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The 15.10-carat D Beers Blue, which sold for $57.4 million at Sotheby’s in Hong Kong on April 27, 2022. (Photo courtesy of De Beers)



A milestone was almost passed on April 27, 2022, but not quite. The 15.10-carat De Beers Blue, which as was reported earlier in this blog series is the the largest vivid fancy colored blue diamond ever to appear at auction, was sold Sotheby’s Pacific Place Gallery in Hong Kong for more than $57.4 million. While substantially above the pre-sale estimated high price of $48 million, it still was just short of the record.

That title of most expensive blue diamonds to be sold at auction remains that of the 14.62-carat “Oppenheimer Blue,” in 2016 sold for $57,541,779, a mere $70,000 more than what was paid for the De Beers Blue in Hong Kong.

The price per carat paid for the De Beers Blue was $3.8 million, which was more than $100,000 par carat than what was paid for the Oppenheimer Blue. For much of the sale auctioneer, Ian McGinlay pleaded with the bidders to surpass the HK$390 million mark ($49.7 million). The buyer’s premium which was added to the price is what pushed it to HK$450.9 million, or $57.4 million.

The bidding war lasted eight-minute bidding war and there were four prospective buyers. The winning bid was made by telephone, and the identity of the buyer has not yet been revealed.

The 14-62 carat Oppenheimer Blue, which sold for a record $57.5 million in 2016.


Described by Patti Wong, chairman of Sotheby’s Asia, as “truly a once-in-a-generation stone, and quite simply the greatest blue diamond of its size I have ever seen,” the Cullinan Blue was the largest internally flawless step cut vivid blue diamond that the Gemological Institute of America (GIA) has ever graded. It was judged to have excellent polish and to be of Type IIb.

It was one of only five fancy blue diamonds over 10 carats have ever come to auction to date, and the only once of them to exceed 15 carats.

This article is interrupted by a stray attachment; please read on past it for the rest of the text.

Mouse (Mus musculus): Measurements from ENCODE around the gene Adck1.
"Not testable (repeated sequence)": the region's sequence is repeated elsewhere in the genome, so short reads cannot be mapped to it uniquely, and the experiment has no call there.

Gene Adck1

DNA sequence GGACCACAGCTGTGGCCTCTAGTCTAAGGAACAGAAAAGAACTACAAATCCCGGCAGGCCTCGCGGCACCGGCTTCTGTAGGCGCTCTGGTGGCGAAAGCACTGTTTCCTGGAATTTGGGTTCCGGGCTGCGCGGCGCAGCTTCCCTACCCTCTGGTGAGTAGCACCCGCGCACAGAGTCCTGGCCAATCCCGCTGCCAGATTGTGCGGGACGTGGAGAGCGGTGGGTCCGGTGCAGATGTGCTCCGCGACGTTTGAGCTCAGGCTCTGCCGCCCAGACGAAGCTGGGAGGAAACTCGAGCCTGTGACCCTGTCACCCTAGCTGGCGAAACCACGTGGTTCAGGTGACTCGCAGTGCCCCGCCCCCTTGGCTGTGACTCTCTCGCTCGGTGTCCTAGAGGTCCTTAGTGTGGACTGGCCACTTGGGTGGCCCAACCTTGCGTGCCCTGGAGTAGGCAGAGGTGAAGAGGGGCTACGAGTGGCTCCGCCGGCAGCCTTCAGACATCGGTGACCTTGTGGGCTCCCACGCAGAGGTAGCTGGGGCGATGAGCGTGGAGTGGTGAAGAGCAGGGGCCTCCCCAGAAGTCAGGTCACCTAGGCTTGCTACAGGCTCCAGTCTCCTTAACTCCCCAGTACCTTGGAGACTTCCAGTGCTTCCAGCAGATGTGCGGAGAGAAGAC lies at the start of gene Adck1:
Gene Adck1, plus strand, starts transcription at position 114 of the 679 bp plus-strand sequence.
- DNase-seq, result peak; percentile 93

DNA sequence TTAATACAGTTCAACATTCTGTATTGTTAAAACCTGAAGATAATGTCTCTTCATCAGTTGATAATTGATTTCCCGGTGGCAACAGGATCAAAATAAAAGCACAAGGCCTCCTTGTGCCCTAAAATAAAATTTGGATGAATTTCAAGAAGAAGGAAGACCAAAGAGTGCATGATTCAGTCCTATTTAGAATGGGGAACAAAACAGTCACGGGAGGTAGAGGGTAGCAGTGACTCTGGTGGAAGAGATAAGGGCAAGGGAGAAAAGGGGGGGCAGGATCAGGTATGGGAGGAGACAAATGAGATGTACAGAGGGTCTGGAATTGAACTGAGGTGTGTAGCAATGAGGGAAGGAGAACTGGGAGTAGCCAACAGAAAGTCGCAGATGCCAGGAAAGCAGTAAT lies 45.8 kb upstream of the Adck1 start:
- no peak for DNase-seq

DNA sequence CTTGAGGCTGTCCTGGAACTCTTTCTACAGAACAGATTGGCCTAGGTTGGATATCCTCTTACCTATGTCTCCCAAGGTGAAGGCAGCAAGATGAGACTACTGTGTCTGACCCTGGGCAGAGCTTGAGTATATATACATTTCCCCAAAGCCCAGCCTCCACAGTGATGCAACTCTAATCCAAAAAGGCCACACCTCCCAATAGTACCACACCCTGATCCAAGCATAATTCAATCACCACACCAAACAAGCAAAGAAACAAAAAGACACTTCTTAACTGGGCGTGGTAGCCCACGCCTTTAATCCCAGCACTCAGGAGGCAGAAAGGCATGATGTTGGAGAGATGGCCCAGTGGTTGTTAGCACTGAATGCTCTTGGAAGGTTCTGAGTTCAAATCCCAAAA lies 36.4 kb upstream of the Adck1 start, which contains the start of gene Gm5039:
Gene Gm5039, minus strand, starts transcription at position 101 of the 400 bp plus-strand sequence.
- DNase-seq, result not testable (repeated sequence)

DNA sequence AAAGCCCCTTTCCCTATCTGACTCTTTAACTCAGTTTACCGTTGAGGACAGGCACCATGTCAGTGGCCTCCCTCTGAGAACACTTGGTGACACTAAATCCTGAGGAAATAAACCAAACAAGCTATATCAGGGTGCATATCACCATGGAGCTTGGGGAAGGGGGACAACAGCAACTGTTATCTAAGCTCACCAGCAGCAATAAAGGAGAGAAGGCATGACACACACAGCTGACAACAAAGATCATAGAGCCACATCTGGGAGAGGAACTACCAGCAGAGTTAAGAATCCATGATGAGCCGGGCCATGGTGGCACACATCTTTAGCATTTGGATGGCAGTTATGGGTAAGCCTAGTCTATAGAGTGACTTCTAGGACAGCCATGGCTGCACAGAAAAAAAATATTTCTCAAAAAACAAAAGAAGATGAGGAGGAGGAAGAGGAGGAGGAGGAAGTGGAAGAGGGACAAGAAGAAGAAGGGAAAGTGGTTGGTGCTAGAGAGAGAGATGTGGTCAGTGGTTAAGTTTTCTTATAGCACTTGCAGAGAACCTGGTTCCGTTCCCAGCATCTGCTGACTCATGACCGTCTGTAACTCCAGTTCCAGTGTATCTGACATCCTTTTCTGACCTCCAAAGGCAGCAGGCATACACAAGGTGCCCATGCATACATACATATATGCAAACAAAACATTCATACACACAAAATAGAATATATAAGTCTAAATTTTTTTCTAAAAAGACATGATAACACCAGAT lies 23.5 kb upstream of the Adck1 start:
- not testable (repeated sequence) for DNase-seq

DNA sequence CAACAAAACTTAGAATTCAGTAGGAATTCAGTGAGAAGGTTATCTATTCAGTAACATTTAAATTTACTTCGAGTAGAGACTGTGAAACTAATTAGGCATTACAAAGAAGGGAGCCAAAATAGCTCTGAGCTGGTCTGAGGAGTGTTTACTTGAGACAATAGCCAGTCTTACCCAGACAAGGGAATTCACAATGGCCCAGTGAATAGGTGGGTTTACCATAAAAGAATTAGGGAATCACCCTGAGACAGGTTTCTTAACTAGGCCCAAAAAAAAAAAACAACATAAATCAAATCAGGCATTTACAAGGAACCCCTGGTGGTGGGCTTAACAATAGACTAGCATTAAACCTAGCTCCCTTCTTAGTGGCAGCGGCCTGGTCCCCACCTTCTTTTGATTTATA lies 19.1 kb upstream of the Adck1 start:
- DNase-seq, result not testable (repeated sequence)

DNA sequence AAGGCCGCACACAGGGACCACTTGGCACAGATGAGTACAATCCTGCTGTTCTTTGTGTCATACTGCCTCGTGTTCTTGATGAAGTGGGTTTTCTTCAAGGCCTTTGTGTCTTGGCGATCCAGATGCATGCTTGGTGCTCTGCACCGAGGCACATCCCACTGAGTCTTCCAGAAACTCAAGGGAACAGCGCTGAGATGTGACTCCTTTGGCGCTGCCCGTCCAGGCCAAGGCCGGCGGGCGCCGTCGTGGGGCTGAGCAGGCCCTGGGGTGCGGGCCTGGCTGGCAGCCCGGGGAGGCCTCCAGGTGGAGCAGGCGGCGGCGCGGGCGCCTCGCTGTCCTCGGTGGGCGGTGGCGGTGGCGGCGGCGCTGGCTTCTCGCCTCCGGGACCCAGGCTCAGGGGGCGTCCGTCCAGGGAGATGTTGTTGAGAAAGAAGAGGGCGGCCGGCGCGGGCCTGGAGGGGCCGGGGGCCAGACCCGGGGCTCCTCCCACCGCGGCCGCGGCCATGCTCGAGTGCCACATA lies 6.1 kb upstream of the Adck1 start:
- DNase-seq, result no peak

The stone was discovered in South Africa’s Cullinan Mine in 2021, most probably from a 39.34-carat blue diamond mined at the site in April 2021, and was cut by Diacore, which also had cut the 203.04-carat De Beers Millennium Star and the 59.60-carat Pink Star.

The De Beers Cullinan Blue is, which was sold by the mine’s owner, Petra Diamonds, to a partnership between De Beers and Diacore for $40.18 million.


But while the De Beers Blue was the largest fancy clue to diamond to come to auction, it is not the largest fancy blue diamond around. Among the stones that vie for that title is the Wittelsbach, a 35.56-carat fancy deep grayish blue VS2 diamond. It dates back to at least 1664, when it was given by Philip IV of Spain to his 15-year-old daughter Infanta Margareta Teresa, on her engagement to Emperor Leopold I of Austria. It left Spain in 1722, when the Archduchess Maria Amelia married the Bavarian Crown Prince Charles Albert and it became the family diamond of the House of Bavaria, the Wittelsbachs.  

The last King of Bavaria to own the Wittelsbach was Louis III,  who reigned until  until Germany became a republic in 1918.

Another massive blue diamond is the 30.62-carats Blue Heart Diamond. Also known as the Unzue Diamond, after the Argentinian lady who owned it for 43 years, the heart-shaped gem is ranked the world’s fifth largest blue diamond, after the Sultan of Morocco, a 35.27-carat fancy grayish-blue diamond.

But undoubtedly the most well-known fancy blue is the Hope Diamond, which weighs in at 45.52 carats.  Most probably mined in India, it was brought to Europe by the French explorer Jean-Baptiste Tavernier as a 115.28 carat stone, and acquired by King Louis XIV of France in 1668. Called the French Blue, it was cut from its original size to 67.125 carats.


The 35.56-carat Wittelsbach, which in 1664 was given by Philip IV of Spain to his 15-year-old daughter Infanta Margareta Teresa, when she was engaged to Emperor Leopold I of Austria.

During the French Revolution, it was spirited to to England, and became public again as part of the collection of Henry Phillip Hope in 1839. There it was listed as the Hope Diamond, having evidently been cut down again to the size it is today. Pierre Cartier reset the diamond in 1910 and sold it to a Washington DC socialite, Evalyn Walsh McLean, after whose death it was bought by Harry Winston in 1949.

In 1958, Winston donated the Hope Diamond  to the Smithsonian in Washington, D.C., in whose National Museum of Natural History in remains today.